A Scarborough Borough Council (SBC) employee contacted me to ask if I believed that requesting employees to work from home would result in a breach of the Duty of Care SBC have towards their employees.
Mike Greene, SBC Chief Executive
When working from home, the home becomes a workplace. In such a situation, I would have various concerns in relation to the Duty of Care the employer has towards the employee. These include:
- Is the employee covered under the Employers Liability insurance? For example, in case of an accident at work.
- Has the employer undertaken the required Health & Safety checks in the employee’s “workplace”? For example, are all trip hazards identified and mitigated?
- Does working from home comply with the “lone worker policy”? For example, if the employee has a stroke or heart attack?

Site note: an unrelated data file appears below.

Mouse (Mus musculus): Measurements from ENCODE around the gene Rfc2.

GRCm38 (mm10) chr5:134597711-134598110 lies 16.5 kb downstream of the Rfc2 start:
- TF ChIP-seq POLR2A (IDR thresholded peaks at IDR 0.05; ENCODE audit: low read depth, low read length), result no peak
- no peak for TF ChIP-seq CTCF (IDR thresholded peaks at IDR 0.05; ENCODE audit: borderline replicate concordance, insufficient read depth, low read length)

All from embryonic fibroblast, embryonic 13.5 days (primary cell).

- Has the employer ensured that there is an evacuation policy? For example, in case of fire.
- Does the desk, chair, lighting, etc, comply with Health & Safety requirements? For example, do they create an ergonomic workspace?
- Are documents stored at each “home workplace” complying with the DPA and GDPR? For example, if a partner brings a coffee to the employee, will data security be breached?
- Does the home insurance, both contents and property, become null and void if the home is used for work?
- Must the employee inform their own insurer? For example, if not mentioned, will the policy be null and void if a claim is made?
- Must the employee inform their mortgage provider that their home is being used for work?
- Are members of the public permitted and insured to enter the “workplace”? For example, the employee’s children, partner and/or cleaner.
The above is not exhaustive but raises valid concerns of working from home for both the employee and the employer.
I have raised my concerns with Mike Greene, SBC Chief Executive.
I would suggest that employees and employers of all companies and Government bodies give consideration to the legal requirements of working from home, prior to doing so.